A veteran policeman, Murtaugh, is partnered with a younger, suicidal officer, Riggs. They both have one thing in common: hating working in pairs. Now they must learn to work with one another to stop a gang of drug smugglers.
In the coastal town of Los Angeles, a gang of bank robbers call themselves the ex-presidents. commit their crimes while wearing masks of ex-presidents Reagan, Carter, Nixon and Johnson. The F.B.I. believes that the members of the gang could be surfers and send young agent Johnny Utah undercover at the beach to mix with the surfers and gather information. Utah meets surfer Bodhi and gets drawn into the lifestyle of his new friend. Written by
Sami Al-Taher <email@example.com>
Point Break is one of those films that everybody loves, but that nobody
actually talks about all that often. It is a film that if you mention it in
conversation, everyone else around is bound to say how much they enjoyed it.
The film's two main assets are unexpected ones, in the form of the direction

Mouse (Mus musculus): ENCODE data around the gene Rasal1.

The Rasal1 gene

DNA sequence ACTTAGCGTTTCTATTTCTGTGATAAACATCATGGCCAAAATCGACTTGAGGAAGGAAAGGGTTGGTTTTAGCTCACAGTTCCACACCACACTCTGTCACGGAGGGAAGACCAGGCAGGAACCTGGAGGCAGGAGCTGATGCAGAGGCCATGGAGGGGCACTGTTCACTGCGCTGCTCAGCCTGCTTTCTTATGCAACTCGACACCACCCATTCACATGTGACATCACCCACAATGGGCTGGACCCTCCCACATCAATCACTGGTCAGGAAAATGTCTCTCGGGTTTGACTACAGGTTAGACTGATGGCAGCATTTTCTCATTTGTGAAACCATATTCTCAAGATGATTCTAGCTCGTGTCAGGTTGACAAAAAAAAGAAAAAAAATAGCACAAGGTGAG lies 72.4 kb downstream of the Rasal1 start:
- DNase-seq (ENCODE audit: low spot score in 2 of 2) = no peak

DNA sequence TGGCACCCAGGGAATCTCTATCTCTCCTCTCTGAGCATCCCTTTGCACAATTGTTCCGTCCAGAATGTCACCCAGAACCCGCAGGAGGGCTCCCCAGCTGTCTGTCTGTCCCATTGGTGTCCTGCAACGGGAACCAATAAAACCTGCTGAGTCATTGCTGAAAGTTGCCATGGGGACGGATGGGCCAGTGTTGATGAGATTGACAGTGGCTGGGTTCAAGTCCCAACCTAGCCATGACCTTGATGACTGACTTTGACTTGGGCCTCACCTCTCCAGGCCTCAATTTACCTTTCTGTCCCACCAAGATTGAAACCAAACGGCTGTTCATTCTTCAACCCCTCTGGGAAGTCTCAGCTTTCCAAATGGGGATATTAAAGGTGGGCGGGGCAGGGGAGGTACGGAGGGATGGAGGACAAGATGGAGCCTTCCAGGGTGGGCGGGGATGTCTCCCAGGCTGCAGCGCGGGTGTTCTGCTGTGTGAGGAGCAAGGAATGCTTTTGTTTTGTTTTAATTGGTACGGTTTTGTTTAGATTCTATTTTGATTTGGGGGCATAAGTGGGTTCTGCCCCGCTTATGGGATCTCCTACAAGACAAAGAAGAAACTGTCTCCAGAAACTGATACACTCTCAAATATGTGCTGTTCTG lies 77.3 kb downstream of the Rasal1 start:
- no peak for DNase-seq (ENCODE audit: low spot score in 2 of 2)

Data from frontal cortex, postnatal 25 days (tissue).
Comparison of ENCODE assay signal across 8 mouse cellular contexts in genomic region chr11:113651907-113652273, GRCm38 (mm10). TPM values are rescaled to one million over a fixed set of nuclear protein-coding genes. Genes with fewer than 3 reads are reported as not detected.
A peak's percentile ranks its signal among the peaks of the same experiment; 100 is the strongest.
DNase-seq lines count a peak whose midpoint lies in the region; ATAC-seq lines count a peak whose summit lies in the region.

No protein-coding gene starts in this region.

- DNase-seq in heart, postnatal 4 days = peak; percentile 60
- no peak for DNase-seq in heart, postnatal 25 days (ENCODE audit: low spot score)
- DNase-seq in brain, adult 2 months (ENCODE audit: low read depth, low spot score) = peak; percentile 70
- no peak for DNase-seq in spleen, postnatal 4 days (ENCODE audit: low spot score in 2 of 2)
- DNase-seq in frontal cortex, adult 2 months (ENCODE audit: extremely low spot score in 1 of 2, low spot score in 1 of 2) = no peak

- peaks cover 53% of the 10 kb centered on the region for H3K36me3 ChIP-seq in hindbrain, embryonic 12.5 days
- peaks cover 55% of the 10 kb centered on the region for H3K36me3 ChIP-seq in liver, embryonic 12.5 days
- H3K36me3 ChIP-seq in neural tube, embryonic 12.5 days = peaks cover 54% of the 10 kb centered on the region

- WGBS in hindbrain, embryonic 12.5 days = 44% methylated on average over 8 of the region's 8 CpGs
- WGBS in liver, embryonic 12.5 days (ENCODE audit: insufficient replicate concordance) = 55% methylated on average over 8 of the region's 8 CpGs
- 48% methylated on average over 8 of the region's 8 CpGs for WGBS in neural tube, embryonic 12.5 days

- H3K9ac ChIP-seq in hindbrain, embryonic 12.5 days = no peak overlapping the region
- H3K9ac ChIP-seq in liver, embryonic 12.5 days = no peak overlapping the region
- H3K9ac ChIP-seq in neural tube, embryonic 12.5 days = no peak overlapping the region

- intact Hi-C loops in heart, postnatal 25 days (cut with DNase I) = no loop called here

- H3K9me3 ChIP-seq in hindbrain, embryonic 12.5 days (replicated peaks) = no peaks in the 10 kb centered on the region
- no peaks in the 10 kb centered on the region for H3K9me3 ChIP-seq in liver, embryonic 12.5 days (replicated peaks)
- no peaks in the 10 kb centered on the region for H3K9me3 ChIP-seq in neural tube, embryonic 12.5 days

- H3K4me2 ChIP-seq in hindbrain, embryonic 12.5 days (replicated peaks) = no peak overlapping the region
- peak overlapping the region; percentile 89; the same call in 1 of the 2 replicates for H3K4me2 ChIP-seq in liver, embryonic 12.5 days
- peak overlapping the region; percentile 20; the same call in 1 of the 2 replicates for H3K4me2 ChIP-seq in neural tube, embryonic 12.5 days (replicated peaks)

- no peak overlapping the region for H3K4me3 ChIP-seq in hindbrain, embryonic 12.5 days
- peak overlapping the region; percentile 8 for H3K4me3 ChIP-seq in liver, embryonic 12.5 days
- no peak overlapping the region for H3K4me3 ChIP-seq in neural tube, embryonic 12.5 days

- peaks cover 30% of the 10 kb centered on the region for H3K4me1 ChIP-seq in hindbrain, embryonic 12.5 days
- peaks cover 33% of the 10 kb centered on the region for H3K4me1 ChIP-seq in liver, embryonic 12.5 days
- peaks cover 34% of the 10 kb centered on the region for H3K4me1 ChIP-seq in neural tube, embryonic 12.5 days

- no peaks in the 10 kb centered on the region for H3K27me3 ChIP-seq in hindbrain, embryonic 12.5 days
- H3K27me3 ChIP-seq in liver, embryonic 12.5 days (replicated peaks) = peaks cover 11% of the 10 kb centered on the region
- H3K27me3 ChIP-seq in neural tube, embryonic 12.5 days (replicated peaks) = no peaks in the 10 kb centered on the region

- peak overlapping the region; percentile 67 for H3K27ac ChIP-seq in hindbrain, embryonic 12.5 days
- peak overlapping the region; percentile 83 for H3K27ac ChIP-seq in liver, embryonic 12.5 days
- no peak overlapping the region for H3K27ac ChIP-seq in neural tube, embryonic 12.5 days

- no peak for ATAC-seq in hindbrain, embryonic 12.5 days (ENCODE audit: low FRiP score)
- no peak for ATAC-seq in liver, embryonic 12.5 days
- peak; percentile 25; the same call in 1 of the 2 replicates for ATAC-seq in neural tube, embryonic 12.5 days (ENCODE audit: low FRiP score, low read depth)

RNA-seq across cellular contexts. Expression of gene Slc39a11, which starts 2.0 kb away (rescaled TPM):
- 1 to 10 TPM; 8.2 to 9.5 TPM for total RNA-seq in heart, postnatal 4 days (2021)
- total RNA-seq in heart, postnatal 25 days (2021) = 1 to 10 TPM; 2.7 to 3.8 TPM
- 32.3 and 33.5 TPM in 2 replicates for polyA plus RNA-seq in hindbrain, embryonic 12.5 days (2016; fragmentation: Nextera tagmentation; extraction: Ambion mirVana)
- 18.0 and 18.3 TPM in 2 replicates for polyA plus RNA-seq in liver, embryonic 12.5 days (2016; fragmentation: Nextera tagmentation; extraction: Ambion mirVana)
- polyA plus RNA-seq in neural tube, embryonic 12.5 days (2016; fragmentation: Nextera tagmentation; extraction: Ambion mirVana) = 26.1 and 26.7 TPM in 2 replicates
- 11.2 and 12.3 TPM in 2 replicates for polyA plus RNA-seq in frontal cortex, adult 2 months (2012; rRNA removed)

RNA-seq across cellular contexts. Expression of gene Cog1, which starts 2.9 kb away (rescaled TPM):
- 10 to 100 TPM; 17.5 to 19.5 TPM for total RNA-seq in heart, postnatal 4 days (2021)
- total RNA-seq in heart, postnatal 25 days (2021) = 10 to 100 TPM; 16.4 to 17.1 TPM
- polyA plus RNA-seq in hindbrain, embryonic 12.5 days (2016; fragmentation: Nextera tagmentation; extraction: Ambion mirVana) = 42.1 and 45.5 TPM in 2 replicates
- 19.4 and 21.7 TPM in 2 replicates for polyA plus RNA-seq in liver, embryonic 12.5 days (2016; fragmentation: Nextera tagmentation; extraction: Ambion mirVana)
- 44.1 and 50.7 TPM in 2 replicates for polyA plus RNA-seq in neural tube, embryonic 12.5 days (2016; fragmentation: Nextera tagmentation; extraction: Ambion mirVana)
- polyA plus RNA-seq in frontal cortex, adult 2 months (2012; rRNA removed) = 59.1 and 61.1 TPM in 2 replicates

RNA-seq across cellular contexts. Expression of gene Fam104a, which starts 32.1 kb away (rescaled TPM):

and the script. The direction by Kathryn Bigelow is nothing short of
excellent. Her handling of the action and suspense scenes is exciting and
riveting. The two sky-diving scenes are brilliant as is the foot chase
through the streets (and houses) of the city. The script, by W. Peter Illif,
is also very good and the best thing about the film. The plot is
multi-layered and has an original relationship between the hero and the
villain. The way the story resolves itself and the ultimate resolutions is
excellent, by the standards of most Hollywood action films.
This film deserves to be remembered as one of the better actioners of the
nineties, not up there with Die Hard 2/3 or Speed, but better than 90% of the
action junk made nowadays.
At least this film has a plot.
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